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Despite stalled growth in China, Brazil and Russia, a wave of newly middle-class travelers from the BRICs and beyond will start visiting international destinations in the coming decades — dwarfing the numbers we’ve seen thus far.
Zimbabwe’s Mugabe also spent this week lashing out at western governments for both meddling and their lack of support in the nation he’s driven into the ground over the last few decades. Even if he has a point (which he doesn’t, really), his country will not be able to drive tourism with that rhetoric.
The United Nations world tourism body said Sunday it has chosen Zimbabwe to lead its Commission for Africa, the continent-wide group for tourism development for the next two years.
The U.N. World Tourism Organization said that conflict-troubled Mali also joins the African tourism commission.
Zimbabwe and Zambia are co-hosting the 155-nation tourism organization’s summit, held every two years, at the resort of Victoria Falls on their common border.
The six-day general assembly was formally opened by the two countries’ presidents, Robert Mugabe of Zimbabwe and Michael Sata of Zambia.
The United Nations said in a statement that July 31 elections in Zimbabwe, bitterly disputed over alleged rigging, “will be respected by the assembly.”
Australia, Britain, Canada and the United States have condemned Zimbabwe’s July 31 elections for breaches of democratic rights, but they are not members of the U.N.’s tourism organization.
Western governments are generally skeptical over the value of the biennial meeting attended mostly by developing nations with a poor record in tourism, conservation and political stability.
Mugabe told the opening dinner celebrations and tribal dancing that the meeting endorsed Zimbabwe as “a safe and secure destination for world tourists.”
He said critical Western countries dominating other U.N. political and economic programs stuck to what he called their “demonic tendencies” toward him.
Zimbabwe sought friendly ties “with all countries, even those with which we may not agree on all matters,” he said.
The two host nations automatically take over the presidency of the U.N. tourism organization during the summit, which is expected to be attended by about 1,200 delegates from governments and tourism enterprises worldwide.
The last such gathering was held in South Korea in 2011. Cambodia and Colombia are on the short list to hold the next summit in 2015.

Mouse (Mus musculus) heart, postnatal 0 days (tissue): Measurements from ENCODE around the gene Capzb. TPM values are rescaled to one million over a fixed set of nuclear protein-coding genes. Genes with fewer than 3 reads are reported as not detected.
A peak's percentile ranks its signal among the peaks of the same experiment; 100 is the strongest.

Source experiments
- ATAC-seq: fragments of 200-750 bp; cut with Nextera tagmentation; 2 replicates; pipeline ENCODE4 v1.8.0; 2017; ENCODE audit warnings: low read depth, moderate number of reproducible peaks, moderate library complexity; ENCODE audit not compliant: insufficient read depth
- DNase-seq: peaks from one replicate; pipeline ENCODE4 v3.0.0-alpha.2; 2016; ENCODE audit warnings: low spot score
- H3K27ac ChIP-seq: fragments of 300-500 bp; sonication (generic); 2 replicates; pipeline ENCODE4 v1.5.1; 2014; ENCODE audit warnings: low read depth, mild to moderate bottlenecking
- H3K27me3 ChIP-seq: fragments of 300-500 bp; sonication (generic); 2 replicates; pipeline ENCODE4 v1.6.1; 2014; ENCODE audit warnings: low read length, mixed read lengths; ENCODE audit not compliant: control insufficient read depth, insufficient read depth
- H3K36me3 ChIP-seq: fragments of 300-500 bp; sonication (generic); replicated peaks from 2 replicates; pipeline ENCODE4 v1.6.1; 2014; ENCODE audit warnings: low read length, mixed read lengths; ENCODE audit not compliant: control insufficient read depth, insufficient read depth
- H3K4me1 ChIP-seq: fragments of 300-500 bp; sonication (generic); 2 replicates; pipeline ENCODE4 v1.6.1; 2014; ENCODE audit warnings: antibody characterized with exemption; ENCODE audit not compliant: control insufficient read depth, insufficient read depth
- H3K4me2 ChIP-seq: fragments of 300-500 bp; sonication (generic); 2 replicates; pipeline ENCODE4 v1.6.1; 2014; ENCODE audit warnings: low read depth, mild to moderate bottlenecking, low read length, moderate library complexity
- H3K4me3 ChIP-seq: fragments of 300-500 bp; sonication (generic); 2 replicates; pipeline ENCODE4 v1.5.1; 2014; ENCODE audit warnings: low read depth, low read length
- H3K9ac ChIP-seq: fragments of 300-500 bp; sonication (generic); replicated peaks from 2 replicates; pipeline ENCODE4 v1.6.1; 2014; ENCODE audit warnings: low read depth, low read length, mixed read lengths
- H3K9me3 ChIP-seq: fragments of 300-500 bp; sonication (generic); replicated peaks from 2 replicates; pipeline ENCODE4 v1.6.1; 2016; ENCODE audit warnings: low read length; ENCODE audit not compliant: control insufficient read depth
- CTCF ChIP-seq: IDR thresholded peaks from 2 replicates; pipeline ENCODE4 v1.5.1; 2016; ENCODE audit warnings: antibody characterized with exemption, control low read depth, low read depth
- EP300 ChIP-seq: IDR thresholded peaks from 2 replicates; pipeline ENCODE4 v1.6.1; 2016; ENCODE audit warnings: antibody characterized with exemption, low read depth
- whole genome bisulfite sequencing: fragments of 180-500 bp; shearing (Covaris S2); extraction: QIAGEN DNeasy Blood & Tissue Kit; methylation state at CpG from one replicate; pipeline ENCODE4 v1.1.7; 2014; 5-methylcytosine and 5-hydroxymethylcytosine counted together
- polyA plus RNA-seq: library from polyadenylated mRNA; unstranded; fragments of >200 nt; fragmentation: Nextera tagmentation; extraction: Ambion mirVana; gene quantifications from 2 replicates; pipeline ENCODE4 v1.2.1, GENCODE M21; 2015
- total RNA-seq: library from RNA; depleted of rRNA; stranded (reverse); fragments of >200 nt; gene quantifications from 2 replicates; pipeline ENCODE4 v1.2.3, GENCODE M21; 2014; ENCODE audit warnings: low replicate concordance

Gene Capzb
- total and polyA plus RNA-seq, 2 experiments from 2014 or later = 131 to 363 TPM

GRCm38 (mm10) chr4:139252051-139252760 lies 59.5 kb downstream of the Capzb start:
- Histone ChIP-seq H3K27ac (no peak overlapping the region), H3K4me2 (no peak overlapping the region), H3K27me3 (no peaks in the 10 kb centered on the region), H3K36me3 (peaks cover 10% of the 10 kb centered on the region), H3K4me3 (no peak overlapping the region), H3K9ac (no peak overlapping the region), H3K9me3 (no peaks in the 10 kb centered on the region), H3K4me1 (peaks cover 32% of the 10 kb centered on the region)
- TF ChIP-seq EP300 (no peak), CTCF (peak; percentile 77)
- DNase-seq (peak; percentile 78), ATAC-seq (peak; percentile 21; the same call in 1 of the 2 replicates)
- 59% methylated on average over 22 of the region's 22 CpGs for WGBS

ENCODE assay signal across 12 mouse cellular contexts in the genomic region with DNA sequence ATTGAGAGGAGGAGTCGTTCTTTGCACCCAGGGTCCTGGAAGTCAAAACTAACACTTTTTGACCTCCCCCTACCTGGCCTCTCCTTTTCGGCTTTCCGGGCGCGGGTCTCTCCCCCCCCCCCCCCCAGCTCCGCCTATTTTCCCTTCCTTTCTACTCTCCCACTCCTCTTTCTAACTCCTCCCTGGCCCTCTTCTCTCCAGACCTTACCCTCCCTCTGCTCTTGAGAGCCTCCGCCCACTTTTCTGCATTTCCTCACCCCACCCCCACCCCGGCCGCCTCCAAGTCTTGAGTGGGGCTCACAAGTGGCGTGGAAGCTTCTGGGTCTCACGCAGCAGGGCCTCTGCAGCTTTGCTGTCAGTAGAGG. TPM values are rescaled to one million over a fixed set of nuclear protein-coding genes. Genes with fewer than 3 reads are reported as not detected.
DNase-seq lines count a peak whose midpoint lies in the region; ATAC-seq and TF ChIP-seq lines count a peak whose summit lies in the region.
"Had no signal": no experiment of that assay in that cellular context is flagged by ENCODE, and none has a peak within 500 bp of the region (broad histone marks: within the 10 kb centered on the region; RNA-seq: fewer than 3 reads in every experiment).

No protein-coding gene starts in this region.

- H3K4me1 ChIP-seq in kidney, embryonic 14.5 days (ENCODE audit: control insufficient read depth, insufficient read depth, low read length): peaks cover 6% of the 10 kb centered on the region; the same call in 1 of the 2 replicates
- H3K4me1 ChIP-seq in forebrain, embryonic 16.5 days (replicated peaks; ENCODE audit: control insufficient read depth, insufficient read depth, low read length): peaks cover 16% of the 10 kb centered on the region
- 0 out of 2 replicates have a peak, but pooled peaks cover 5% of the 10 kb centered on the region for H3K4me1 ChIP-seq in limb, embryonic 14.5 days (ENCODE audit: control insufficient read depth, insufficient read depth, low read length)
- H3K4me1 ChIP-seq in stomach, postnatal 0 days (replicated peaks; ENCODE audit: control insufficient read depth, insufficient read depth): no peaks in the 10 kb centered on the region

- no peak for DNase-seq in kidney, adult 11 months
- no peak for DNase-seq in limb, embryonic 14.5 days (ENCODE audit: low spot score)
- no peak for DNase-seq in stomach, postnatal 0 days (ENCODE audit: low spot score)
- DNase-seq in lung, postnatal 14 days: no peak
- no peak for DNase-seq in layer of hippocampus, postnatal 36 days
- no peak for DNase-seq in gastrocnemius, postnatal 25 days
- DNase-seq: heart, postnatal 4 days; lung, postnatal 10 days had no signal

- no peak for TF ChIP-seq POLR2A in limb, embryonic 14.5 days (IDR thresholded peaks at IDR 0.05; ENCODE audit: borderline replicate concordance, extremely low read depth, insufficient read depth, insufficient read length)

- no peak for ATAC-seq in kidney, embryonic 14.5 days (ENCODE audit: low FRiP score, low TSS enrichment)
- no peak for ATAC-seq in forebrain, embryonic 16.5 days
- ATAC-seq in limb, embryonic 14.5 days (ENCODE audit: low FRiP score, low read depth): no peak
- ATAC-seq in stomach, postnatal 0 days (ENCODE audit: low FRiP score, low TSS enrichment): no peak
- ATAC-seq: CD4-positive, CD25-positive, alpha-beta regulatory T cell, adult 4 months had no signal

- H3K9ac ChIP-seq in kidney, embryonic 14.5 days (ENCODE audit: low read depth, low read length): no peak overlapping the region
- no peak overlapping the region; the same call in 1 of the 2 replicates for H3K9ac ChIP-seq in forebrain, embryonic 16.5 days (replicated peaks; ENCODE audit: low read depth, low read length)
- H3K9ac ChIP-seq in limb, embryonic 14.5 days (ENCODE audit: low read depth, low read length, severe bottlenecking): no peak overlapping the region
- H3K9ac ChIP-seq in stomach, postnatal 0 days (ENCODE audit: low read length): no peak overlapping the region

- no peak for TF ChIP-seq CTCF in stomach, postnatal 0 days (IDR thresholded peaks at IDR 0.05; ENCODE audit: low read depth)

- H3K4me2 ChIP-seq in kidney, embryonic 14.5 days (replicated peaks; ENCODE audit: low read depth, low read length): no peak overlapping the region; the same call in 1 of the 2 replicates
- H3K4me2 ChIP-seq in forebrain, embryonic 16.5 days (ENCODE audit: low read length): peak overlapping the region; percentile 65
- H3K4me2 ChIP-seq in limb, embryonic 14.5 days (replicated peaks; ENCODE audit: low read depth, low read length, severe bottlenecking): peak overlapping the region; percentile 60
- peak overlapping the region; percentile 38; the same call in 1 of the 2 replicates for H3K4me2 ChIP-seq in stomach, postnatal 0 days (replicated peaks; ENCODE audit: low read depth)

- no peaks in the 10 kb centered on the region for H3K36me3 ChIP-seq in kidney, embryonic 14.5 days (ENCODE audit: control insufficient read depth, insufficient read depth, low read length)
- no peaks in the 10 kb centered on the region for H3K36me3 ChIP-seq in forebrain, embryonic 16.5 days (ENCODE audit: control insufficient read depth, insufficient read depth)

The U.N.’s decision to give Zimbabwe co-host status was criticized as a “disgraceful show of support and a terribly timed award of false legitimacy” for Mugabe’s authoritarian rule, by the independent U.N. Watch human rights group on Friday.
“Amid reports of election rigging and continuing human rights abuses, Zimbabwe is the last country that should be legitimized by a U.N. summit of any kind,” said Hillel Neuer, head of the Geneva-based group founded to monitor adherence by the world body to its universal charter on democracy and human rights.
He said Mugabe’s propagandists sought to gloss over the collapse of the economy, years of political turmoil and the persecution of opponents to “use the event to rebrand the postelection period.”
“The notion that the U.N. should spin this country as a lovely tourist destination is, frankly, sickening,” Neuer said.
The Zimbabwe Conservation Task Force of independent environmentalists said Sunday that extra animals have been transported by state wildlife authorities to a poaching-prone nature preserve at Victoria Falls to “repopulate” the preserve before the meeting for the benefit of visiting delegates.
The trust said giraffes, zebra and hundreds of wildebeest, also known as the gnu, eland, Africa’s largest antelope, and the smaller deer-like impala antelope caught in southern Zimbabwe have been released in the 12-square-kilometer (5-square-mile) Zambezi National Park overlooking the Zambezi River and the Victoria Falls, the largest single curtain of falling water on earth at a mile (1.6 kilometers) wide ranked as one of the seven natural wonders of the world.
“Zimbabwe always claims to have an abundance of animals, so why is it necessary to move these animals to where the delegates of UNWTO will be able to see them?” said Johnny Rodrigues, head of the trust.
Zimbabwe’s often violent seizures of thousands of white-owned commercial farms since 2000 disrupted the agriculture-based economy that in turn led to world record inflation, a sharp decline in tourism and the collapse of power and water utilities and health and education services.
Unemployment spiraled, spurring wildlife poaching. Deforestation increased as trees were felled for domestic fuel during regular power outages and logging of protected hardwood trees, even in nature preserves, saw the timber illegally exported and sold to Asian furniture makers.
The state Forestry Commission has estimated 300,000 hectares (720,000 acres) of woodland were lost last year.
The U.N. World Tourism Organization, meanwhile, advised participants at Victoria Falls that no conference documentation will be distributed on paper to save trees “in compliance with the United Nations system’s environmental protection policy.”
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